If It Is ‘The Change,’ I’m Not Touching HRT

My birthday is looming. I’ve never been concerned about my age, but I’ve never been this old before. I still picture myself as a 27-year-old woman and yet, I am so far removed from that age group it is depressing.

pillsI was driving home from my friend Linda’s house (by the way, she is older than me) in this 90-degree heat with my air on 70 (because I don’t like to freeze, especially in summer), when I felt my seat warmer come on. What was so strange about it is that my seat only warms from the seat area, not the back, and that’s where I was feeling the heat. I checked the dial on the dashboard but the knob read 0. Strange. I reached around and felt the seat and it wasn’t hot to the touch. Then I realized the heat I feeling was radiating from the inside of my body, starting from my back and wrapping around my torso, causing me to shake and sweat – and I’m not talking a damp brow, but a sweat that drenched my scalp and clothes before I even pulled into my driveway.

I’ve been blogging about menopause and the risks of hormone replacement therapy (HRT) for the law firm long enough to know that my symptoms were frightfully similar to that of a hot flash. But I can’t imagine that I’m old enough to be going through “the change.” A little symptom Googling and I surmised that it could likely have been a low blood sugar issue. My nurse practitioner friend Kathy said it was possible, but more likely I experienced a hot flash. I described a text book case. She said if my mother went through perimenopause at an early age, I likely could as well.

I can’t ask my mother because she’s dead. And thanks to my regular blogging with the law firm, I now am convinced her HRT killed her.

One most often hears of the connection between HRT and breast cancer. In 1991, the Department of Health and Human Services, the National Institutes of Health, and the National Heart, Lung and Blood Institute launched the Women’s Health Initiative (WHI), a 15-year research program to address the most common causes of death, disability and poor quality of life in postmenopausal women – cardiovascular disease, cancer and osteoporosis. WHI consisted of a hormone trial and that is where researchers began to see an alarming trend –women on HRT were at an increased risk of serious health complications, most notably, breast cancer. The link between HRT and breast cancer has spurred numerous lawsuits against the makers of the one-time wildly popular Premarin and Prempro. People don’t hear so much about the uterine cancer risk because it’s a little different.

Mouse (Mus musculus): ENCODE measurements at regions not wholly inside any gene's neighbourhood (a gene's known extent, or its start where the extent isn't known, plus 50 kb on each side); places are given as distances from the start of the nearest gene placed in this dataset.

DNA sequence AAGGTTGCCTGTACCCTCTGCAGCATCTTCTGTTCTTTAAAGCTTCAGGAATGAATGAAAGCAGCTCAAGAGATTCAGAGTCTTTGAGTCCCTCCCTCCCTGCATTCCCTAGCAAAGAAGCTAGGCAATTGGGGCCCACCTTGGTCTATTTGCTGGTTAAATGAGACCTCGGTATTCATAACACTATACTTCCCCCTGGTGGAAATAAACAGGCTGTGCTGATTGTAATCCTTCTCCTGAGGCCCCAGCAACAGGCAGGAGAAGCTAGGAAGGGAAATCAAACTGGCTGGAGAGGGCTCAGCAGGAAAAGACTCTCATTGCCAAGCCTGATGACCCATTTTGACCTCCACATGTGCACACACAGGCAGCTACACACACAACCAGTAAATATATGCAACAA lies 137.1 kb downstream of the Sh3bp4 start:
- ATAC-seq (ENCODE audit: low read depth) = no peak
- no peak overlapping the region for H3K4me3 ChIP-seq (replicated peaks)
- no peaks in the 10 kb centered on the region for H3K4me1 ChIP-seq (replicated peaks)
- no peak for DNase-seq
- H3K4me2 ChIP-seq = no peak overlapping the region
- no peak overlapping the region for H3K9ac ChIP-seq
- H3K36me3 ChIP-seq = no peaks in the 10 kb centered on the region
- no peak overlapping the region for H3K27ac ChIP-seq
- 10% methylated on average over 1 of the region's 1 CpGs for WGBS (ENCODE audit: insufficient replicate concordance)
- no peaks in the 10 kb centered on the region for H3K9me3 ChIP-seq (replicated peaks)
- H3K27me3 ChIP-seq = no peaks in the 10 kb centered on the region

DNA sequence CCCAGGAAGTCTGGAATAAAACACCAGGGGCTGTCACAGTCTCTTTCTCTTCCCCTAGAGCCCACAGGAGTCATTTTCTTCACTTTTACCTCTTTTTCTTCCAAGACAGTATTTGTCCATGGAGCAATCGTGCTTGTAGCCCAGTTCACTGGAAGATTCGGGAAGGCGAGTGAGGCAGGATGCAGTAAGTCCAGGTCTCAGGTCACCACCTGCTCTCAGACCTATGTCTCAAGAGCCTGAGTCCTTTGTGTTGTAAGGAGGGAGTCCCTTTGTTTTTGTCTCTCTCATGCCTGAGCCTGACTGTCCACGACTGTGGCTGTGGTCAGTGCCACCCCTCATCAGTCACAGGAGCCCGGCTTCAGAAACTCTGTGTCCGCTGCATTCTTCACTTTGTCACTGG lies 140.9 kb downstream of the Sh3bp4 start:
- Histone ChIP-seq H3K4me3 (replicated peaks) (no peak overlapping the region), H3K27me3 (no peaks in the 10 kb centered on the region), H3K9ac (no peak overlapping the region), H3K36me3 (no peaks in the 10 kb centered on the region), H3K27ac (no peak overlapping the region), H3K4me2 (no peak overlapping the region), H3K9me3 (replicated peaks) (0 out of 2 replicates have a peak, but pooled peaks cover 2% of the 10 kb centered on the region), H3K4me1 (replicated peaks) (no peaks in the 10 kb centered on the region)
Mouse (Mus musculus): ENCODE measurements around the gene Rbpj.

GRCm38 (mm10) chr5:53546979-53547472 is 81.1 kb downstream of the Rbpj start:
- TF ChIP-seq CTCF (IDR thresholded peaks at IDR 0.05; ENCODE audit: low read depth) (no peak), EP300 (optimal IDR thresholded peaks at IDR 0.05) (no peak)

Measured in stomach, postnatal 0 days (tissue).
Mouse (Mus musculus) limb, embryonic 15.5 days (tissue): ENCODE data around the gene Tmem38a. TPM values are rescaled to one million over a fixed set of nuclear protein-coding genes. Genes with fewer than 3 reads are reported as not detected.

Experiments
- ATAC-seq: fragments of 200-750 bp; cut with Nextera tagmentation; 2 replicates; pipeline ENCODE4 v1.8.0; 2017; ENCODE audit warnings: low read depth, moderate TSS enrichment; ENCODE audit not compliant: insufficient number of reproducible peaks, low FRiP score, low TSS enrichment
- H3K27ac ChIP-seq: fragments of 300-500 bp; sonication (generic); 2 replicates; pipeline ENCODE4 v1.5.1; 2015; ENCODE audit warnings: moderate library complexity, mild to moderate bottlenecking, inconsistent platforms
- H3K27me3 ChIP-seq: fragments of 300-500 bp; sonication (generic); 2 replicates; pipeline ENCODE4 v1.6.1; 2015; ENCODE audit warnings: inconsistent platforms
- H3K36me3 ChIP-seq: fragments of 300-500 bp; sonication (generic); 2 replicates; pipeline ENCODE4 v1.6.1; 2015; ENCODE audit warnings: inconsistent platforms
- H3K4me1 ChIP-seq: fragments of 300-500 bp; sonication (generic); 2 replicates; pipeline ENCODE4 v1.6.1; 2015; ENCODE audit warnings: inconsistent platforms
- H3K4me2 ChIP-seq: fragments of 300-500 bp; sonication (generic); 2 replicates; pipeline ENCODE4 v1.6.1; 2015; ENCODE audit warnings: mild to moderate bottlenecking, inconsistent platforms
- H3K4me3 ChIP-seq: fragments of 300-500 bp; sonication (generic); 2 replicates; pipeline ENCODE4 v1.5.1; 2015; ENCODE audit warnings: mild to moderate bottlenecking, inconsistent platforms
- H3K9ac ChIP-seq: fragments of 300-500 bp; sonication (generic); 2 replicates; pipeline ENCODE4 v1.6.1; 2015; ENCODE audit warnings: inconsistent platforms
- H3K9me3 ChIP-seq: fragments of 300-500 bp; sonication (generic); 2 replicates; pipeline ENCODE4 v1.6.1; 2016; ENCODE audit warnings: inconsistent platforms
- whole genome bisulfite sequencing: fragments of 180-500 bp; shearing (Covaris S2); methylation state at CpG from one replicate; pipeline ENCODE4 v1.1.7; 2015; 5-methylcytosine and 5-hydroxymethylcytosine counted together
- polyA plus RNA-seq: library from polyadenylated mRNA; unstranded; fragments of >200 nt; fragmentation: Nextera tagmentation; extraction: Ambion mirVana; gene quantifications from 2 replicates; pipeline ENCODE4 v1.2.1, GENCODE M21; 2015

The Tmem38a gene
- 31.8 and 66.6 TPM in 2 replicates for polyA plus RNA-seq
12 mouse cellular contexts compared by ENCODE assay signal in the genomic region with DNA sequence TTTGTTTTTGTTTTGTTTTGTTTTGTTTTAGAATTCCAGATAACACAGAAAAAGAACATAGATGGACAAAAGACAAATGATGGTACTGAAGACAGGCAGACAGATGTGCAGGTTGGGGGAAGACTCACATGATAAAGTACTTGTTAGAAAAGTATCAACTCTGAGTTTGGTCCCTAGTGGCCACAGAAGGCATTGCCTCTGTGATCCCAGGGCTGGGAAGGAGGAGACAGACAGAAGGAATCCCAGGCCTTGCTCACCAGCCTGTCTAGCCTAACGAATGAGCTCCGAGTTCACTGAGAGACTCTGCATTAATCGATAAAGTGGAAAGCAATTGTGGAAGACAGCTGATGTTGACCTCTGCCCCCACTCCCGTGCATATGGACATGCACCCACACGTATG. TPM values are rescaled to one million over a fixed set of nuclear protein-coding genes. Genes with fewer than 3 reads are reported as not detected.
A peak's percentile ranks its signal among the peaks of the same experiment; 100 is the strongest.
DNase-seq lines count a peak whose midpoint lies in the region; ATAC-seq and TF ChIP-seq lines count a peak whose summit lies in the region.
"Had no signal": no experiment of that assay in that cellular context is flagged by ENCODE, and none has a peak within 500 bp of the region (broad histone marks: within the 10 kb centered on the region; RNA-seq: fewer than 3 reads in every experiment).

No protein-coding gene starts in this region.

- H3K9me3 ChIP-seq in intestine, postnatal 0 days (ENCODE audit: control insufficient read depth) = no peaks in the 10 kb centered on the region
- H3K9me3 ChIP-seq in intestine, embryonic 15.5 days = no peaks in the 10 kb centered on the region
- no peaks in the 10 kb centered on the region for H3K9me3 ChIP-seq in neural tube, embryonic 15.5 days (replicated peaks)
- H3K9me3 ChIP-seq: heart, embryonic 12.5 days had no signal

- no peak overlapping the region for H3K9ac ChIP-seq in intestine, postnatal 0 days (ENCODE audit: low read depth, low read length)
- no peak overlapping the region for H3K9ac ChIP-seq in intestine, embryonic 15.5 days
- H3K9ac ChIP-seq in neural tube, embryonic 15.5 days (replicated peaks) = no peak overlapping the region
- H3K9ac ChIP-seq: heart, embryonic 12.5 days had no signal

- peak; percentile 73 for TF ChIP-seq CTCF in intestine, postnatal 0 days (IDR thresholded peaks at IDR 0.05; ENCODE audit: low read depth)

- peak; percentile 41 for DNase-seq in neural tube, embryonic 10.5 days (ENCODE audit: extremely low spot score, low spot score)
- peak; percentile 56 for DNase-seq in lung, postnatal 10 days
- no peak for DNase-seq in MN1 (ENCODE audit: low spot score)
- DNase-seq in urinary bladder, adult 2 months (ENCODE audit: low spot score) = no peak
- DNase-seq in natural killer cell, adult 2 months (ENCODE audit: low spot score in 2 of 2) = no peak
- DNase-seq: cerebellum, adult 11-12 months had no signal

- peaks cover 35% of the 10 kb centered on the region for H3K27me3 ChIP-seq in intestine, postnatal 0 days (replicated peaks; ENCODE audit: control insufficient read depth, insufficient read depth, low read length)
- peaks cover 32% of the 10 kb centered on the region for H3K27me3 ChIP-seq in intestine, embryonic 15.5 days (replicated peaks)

You can look up the connection between HRT and uterine cancer (also known as endometrial cancer) at the American Cancer Society or the National Institutes of Health and they’ll tell you the same thing – that the risk for endometrial cancer (this affects women who still have their uterus) is more than five times higher in women who take estrogen-only therapy (ERT) compared to estrogen plus progestin (HRT). Thus, women who no longer have a uterus are often prescribed ERT and women with a uterus are given HRT, which does not carry the same risk of endometrial cancer.

Years ago when my mother sat down with her general practitioner and requested help overcoming her symptoms of menopause, her GP gave her a choice – one pill would keep her menstruating, the other would not. She made the obvious choice. Perhaps the GP was unaware of the increased risk of uterine cancer with ERT. Maybe researchers were still combing the data. But the fact remains, my mother was diagnosed with uterine cancer. The next three years involved painful surgeries and procedures. The last six months were of excruciating pain.

My OB/GYN dismisses this connection. He says estrogen-receptor positive cancers are usually less aggressive and easier to treat. Sure, some studies show uterine cancer has an 84.4 percent survival rate. That hardly matters when you fall in the 15.6 range.

If it was a hot flash I experienced and I am embarking on my path down the shady road of perimenopause, I will not choose to take HRT. The risks are just not worth it to me. If the symptoms get worse – and I hear they often do – I will seek out holistic methods, acupuncture, yoga or whatever. And I will pray never to suffer like my mother had to.

Photo, Flikr, erix

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    • http://www.blisstree.com Michelle Smith

      My mom and I were talking about HRT the other day. I am 42, 43 next month. I told Mom that I am not taking hormones after she told me that she suspected that my fatigue and sore joints were related to hormones. She appears to think that my intention to avoid HRT is ridiculous. My fear is breast cancer.

      I’m sorry about your Mom. I”m very sorry that she suffered.